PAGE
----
### Abstract

In studying how to communicate over a public channel with an active adversary, Dodis and Wichs introduced the notion of a non-malleable extractor. A non-malleable extractor dramatically strengthens the notion of a strong extractor. A strong extractor takes two inputs, a weakly-random x and a uniformly random seed y, and outputs a string which appears uniform, even given y. For a non-malleable extractor nmExt, the output nmExt(x,y) should appear uniform given y as well as nmExt(x,A(y)), where A is an arbitrary function with A(y) ≠ y. We show that an extractor introduced by Chor and Gold reich is non-malleable when the entropy rate is above half. It outputs a linear number of bits when the entropy rate is 1/2 + α, for any α > 0. Previously, no nontrivial parameters were known for any non-malleable extractor. To achieve a polynomial running time when outputting many bits, we rely on a widely-believed conjecture about the distribution of prime numbers in arithmetic progressions. Our analysis involves a character sum estimate, which may be of independent interest. Using our non-malleable extractor, we obtain protocols for "privacy amplification": key agreement between two parties who share a weakly-random secret. Our protocols work in the presence of an active adversary with unlimited computational power, and have asymptotically optimal entropy loss. When the secret has entropy rate greater than 1/2, the protocol follows from a result of Dodis and Wichs, and takes two rounds. When the secret has entropy rate δ for any constant δ > 0, our new protocol takes a constant (polynomial in 1/δ) number of rounds. Our protocols run in polynomial time under the above well-known conjecture about primes.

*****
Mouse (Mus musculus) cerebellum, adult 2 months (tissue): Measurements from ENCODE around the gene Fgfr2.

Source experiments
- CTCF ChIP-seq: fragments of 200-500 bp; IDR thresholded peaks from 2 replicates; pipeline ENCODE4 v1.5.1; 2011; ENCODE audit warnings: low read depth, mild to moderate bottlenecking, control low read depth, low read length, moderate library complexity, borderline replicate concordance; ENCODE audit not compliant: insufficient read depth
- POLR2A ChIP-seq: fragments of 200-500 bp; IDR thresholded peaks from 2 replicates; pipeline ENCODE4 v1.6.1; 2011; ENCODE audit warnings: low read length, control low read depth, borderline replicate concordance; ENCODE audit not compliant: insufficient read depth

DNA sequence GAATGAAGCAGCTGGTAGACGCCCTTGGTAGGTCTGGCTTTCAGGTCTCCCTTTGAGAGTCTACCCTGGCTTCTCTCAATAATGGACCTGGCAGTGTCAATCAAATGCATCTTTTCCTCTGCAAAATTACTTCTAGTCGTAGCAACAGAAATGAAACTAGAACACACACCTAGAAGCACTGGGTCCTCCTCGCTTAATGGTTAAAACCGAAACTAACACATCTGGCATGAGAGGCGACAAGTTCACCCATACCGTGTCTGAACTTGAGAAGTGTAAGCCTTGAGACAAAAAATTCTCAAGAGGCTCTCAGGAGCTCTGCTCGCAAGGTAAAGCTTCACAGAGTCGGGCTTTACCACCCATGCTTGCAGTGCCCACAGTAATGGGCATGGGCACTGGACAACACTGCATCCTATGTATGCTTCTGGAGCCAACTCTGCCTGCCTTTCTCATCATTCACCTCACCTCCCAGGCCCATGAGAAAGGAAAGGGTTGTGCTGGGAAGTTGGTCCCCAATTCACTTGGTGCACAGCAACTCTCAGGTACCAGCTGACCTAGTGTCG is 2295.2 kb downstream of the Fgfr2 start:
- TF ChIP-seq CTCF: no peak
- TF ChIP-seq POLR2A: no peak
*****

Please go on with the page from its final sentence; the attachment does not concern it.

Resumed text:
Original language | English (US) |
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Title of host publication | Proceedings - 2011 IEEE 52nd Annual Symposium on Foundations of Computer Science, FOCS 2011 |

Pages | 668-677 |

Number of pages | 10 |

DOIs | |

State | Published - 2011 |

Event | 2011 IEEE 52nd Annual Symposium on Foundations of Computer Science, FOCS 2011 - Palm Springs, CA, United States Duration: Oct 22 2011 → Oct 25 2011 |

### Other

Other | 2011 IEEE 52nd Annual Symposium on Foundations of Computer Science, FOCS 2011 |
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Country | United States |

City | Palm Springs, CA |

Period | 10/22/11 → 10/25/11 |

### Fingerprint

### ASJC Scopus subject areas

- Computer Science(all)

### Cite this

*Proceedings - 2011 IEEE 52nd Annual Symposium on Foundations of Computer Science, FOCS 2011*(pp. 668-677). [6108229] https://doi.org/10.1109/FOCS.2011.67

**Privacy amplification and non-malleable extractors via character sums.** / Dodis, Yevgeniy; Li, Xin; Wooley, Trevor D.; Zuckerman, David.

Research output: Chapter in Book/Report/Conference proceeding › Conference contribution

*Proceedings - 2011 IEEE 52nd Annual Symposium on Foundations of Computer Science, FOCS 2011.*, 6108229, pp. 668-677, 2011 IEEE 52nd Annual Symposium on Foundations of Computer Science, FOCS 2011, Palm Springs, CA, United States, 10/22/11. https://doi.org/10.1109/FOCS.2011.67

}

TY - GEN

T1 - Privacy amplification and non-malleable extractors via character sums

AU - Dodis, Yevgeniy

AU - Li, Xin

AU - Wooley, Trevor D.

AU - Zuckerman, David

PY - 2011

Y1 - 2011